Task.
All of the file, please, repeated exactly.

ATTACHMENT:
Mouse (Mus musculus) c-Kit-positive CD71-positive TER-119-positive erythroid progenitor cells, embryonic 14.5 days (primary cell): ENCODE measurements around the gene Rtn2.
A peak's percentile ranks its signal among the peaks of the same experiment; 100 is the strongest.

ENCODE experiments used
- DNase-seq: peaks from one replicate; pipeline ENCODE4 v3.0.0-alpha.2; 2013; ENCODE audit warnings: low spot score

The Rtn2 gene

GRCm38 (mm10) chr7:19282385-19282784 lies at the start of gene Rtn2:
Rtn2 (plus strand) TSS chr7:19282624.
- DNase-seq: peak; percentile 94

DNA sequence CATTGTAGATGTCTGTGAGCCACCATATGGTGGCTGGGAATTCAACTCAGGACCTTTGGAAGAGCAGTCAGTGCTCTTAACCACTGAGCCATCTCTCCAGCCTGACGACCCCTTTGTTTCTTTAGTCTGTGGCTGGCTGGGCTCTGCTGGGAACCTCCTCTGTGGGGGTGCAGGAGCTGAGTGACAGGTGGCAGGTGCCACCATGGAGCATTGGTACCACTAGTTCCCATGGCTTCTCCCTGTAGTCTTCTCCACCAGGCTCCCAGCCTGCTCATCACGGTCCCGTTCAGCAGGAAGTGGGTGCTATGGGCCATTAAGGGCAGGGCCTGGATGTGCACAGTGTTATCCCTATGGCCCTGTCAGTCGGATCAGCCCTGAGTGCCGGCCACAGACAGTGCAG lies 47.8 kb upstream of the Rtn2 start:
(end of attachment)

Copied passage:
Mouse (Mus musculus) c-Kit-positive CD71-positive TER-119-positive erythroid progenitor cells, embryonic 14.5 days (primary cell): ENCODE measurements around the gene Rtn2.
A peak's percentile ranks its signal among the peaks of the same experiment; 100 is the strongest.

ENCODE experiments used
- DNase-seq: peaks from one replicate; pipeline ENCODE4 v3.0.0-alpha.2; 2013; ENCODE audit warnings: low spot score

The Rtn2 gene

GRCm38 (mm10) chr7:19282385-19282784 lies at the start of gene Rtn2:
Rtn2 (plus strand) TSS chr7:19282624.
- DNase-seq: peak; percentile 94

DNA sequence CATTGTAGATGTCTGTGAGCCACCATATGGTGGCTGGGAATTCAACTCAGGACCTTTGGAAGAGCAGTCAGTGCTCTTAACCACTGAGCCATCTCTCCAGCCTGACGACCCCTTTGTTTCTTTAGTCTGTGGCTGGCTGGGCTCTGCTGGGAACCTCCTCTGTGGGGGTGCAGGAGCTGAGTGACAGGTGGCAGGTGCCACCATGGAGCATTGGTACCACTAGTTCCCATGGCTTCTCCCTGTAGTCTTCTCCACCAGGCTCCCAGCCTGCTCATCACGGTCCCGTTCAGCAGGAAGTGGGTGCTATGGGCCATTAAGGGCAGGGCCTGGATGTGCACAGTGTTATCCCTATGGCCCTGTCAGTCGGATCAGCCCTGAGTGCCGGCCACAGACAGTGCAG lies 47.8 kb upstream of the Rtn2 start: